President of the European Parliament Antonio Tajani,
President of the European Commission Jean-Claude Juncker,
Members of Parliament,
Ladies and gentlemen,
Nearly 50 years ago, Walter Hallstein, the former German Commission President, referred to European integration as an “endeavour of unparalleled boldness”. The year was 1969, ten years before the first direct European elections took place. At the time, the European Community was still in its infancy. Many of our greatest accomplishments – Schengen, the single market and a single currency – were still mere visions. But the foundation had been laid. And with that, after centuries marked by wars and dictatorships, the citizens of Europe for the first time held out hope for a sustainable, peaceful and stable future.
Today, I am pleased and grateful to be standing in front of the largest democratic parliament in the world. Together, you – 751 Members, elected in 28 member states – represent more than 500 million people. That is nearly seven percent of the world’s population. In your House, we can feel the heart of European democracy beating. The debates, which are held in 24 languages, are a sign of this. Your House also stands for another aspect of Europe, namely diversity. It is one of our great strengths as Europeans that we – time and again, and despite our diversity – have allowed ourselves to be guided by a willingness to compromise. Despite our different origins and opinions, we have so far always managed to arrive at solutions that benefit the community as a whole.
More than eleven years have passed since I first addressed this House. At the time, in 2007, Germany had assumed the Presidency of the Council of the European Union. In that speech, I spoke about diversity as a unifying, rather than dividing, factor, about freedom that constantly needs to be defended anew, and about Europe needing freedom the same way that people need air to breathe. I also talked about a fundamental value that characterises Europe – a value that brings freedom and diversity together in Europe. I spoke about tolerance. I spoke about how tolerance is the soul of Europe, about how it is an essential, fundamental value that defines European idea.
Over the past eleven years, we have also seen how much the world has changed – how, if you will, Europe’s soul has been put to the test. Global political, economic and technological challenges are developing at an ever greater pace, and they are becoming more and more profound. We have lived through a great public debt crisis. The European Union has not been spared the scourge of international terrorism. Wars and armed conflict are taking place only a few hours by plane beyond our doorstep. Global refugee and migration flows are also having a direct impact on us Europeans. The advance of digital technology is changing our way of life at breakneck speed. We are feeling the effects of climate change. Old allies are calling tried and proven alliances into question. The United Kingdom will be the first country to exit the European Union. These days are marked by intensive negotiations, and we more than ever are getting a sense of how deep that impact will be. – I want to express my heartfelt thanks to Michel Barnier for his work.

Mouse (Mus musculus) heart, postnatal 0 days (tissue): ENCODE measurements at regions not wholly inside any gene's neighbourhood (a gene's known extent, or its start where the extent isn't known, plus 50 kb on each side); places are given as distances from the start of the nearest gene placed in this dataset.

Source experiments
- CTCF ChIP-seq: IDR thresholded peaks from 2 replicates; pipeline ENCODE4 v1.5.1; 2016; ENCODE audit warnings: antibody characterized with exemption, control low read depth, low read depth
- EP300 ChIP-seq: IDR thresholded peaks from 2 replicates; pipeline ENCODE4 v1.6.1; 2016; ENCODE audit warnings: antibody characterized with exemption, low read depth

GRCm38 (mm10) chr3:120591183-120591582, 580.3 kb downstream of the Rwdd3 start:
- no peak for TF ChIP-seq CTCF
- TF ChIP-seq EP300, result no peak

Members of this esteemed House – why am I saying this? We all realise that predicting developments has become more difficult. But we also realise something else. The likelihood that interests can be asserted at global level by a single actor is steadily decreasing. Vice versa, this means it is becoming ever more important for us Europeans to take a united stance. For this, everyone in the European Union must now more than ever show respect for others and their interests. We must now more than ever have a common understanding that tolerance is the soul of Europe, that it is a key part of what makes us European, and that only through tolerance can we develop a willingness to consider, and fully identify with, the needs and interests of others. This will help us forge true European solidarity, without which successful action is impossible. This solidarity is built on tolerance. It is the basis of our strength as Europeans. A strength that is unique in the world, for three reasons:
13. November 2018, Tuesday 15:07